Ted is touching upon the issue that I raised parenthetically a couple of days ago. Ted is conflating the expression, which is copyrightable, and the tools employed to create the expression (or, alternatively, the tools used to convert the expression into an experience). Ordinarily, one would assume that protection of a tool would be the domain of patent. But, because software patents are only a recent construct, software has been protected by copyright instead.
Ted’s romance novel example seems to argue that Larry’s approach says that a robotically-created novel would only be copyrighted if the plans for the robot were part of the escrow. I fail to see this point. The expression, in this case the novel, is immediately accessible without the intermediation of the robot. Rather, the robot is only needed to reproduce the novel in a rather difficult way; Xerox offers a much simpler mechanism.
But, note that Ted’s example introduces the same issue that I mentioned earlier. While I talked about the alienation of the user from the process of converting an expression into an experience, Ted is describing a process where he is alienating the artist from the process of creating the expression – the romance novel.
And this may be why Dave Winer and Ted Shelton get so upset about the idea of releasing source code: programmers are alienated from the process of creating the expression that they wish to copyright. The programmer doesn’t really create the thing that the user buys; a compiler, plus a packager (e.g. InstallShield), plus a bunch of other tools do the actual work of producing the expression – the programmer conducts and leads this process and knows what he wants to get, but the actual, formal expression is the product of other instruments, many outside of the programmer’s control. A new compiler with new algorithms, or a new compiler for a new architecture, will take the same set of source code and produce a completely different object code. That object code may generate the experience that the programmer wanted, but it may also produce something completely different – ranging from a hung computer on up.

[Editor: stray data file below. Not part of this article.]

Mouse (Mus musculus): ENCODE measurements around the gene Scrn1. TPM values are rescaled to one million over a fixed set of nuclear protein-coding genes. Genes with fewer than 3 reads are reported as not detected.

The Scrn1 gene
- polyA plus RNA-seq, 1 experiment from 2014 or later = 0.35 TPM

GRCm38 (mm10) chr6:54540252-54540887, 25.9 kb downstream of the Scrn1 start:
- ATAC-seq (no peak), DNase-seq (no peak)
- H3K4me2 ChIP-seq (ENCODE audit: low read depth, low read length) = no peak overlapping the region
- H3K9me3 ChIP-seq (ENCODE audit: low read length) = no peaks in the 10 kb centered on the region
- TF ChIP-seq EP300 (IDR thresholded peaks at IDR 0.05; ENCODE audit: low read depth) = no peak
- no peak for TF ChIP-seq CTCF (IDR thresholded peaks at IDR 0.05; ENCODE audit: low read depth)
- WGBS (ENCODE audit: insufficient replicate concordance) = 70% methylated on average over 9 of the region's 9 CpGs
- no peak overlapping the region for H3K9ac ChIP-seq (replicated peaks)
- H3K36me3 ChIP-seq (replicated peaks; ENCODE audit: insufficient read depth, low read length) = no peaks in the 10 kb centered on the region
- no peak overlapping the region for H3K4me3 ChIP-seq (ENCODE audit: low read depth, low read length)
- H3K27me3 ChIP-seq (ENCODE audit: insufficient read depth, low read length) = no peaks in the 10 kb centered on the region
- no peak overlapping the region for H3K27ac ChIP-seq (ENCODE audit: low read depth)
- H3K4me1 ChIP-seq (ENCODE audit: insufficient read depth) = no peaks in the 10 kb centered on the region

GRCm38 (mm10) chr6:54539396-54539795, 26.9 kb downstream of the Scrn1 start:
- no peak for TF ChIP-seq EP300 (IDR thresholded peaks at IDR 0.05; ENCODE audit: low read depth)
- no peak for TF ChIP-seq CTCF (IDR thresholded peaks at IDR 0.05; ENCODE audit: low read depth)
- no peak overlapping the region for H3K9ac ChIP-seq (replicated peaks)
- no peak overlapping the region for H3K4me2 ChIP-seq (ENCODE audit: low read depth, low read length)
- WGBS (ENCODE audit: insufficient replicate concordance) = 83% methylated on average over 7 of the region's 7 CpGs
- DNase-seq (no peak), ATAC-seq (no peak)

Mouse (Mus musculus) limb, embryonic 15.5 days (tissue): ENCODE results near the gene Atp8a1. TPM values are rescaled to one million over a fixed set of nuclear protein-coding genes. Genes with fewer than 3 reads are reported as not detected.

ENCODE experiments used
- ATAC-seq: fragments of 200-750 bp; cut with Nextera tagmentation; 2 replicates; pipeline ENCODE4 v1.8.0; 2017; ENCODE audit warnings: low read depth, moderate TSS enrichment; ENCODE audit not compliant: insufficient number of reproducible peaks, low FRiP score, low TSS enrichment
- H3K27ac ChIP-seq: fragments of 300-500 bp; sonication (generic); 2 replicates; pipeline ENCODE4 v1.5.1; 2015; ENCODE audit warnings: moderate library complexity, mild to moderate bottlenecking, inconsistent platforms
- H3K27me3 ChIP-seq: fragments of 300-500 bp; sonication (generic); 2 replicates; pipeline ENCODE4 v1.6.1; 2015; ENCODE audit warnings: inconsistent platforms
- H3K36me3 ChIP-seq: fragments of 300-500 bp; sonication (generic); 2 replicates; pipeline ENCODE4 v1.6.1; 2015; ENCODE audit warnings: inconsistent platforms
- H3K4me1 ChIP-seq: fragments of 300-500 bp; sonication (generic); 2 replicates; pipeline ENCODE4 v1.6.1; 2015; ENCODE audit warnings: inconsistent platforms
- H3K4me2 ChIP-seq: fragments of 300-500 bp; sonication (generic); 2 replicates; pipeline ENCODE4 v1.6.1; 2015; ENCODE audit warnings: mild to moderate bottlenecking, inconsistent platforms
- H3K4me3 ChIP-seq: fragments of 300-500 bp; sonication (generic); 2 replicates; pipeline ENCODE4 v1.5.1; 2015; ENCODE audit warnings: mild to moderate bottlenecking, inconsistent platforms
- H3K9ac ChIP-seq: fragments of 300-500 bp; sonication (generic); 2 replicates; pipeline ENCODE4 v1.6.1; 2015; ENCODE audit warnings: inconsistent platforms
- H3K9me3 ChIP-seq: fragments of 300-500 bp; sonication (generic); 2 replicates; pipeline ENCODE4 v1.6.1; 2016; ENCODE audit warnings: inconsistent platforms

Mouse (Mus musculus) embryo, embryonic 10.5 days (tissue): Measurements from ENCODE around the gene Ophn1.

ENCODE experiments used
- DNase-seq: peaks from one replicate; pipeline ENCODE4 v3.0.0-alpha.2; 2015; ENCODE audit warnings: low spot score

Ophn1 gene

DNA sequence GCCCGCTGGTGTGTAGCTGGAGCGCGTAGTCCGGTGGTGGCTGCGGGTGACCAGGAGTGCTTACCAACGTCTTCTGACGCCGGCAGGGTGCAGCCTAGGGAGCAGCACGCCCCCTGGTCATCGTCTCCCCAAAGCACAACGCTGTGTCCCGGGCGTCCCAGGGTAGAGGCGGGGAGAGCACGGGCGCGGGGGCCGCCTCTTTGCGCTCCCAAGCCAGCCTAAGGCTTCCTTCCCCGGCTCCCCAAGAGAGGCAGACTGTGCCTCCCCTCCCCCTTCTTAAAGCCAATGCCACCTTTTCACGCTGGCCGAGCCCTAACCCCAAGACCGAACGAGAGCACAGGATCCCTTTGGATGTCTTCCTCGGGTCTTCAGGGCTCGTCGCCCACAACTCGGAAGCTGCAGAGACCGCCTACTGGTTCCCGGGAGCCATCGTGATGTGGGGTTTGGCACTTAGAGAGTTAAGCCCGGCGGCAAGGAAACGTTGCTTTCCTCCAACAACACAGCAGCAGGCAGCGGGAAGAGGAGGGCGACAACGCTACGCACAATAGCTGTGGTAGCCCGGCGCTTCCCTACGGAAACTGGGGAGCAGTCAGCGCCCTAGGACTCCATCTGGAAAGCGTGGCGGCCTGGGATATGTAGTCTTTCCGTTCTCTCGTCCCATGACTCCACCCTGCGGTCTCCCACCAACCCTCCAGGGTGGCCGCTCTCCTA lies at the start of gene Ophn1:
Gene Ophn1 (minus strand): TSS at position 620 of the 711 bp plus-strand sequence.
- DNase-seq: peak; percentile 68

And therefore the programmer’s only way to retain power over his creation is to claim exclusive ownership of the meta-instrument of creation that he makes. As far as he is concerned, the source code is akin to a record-playback CNC tape of Auguste Rodin carving The Kiss from a block of marble. Once you have the tape, you have the process of creation, as well as the expressive object. On the other hand, if you start with a piece of granite, it might not cut properly or, worse, it will look wrong and the sculptor has no opportunity to rework it to get the effect he wants.
And now we maybe begin to get to the heart of the fight over copyright and software. Frankly, I don’t think the argument about source code has to do with the next piece of gamer software – at least, I could care less. But I really care to have access to the source code that alienates me from my created objects – papers, presentations, drawings. Because, by using Microsoft Word on top of Windows XP, I no longer control the process of creation – Word and Windows alienate me from my work, just as the compiler alienates the authors of Word from their product. And what we see here is that we’re both struggling to retain control — to own — the things we have created.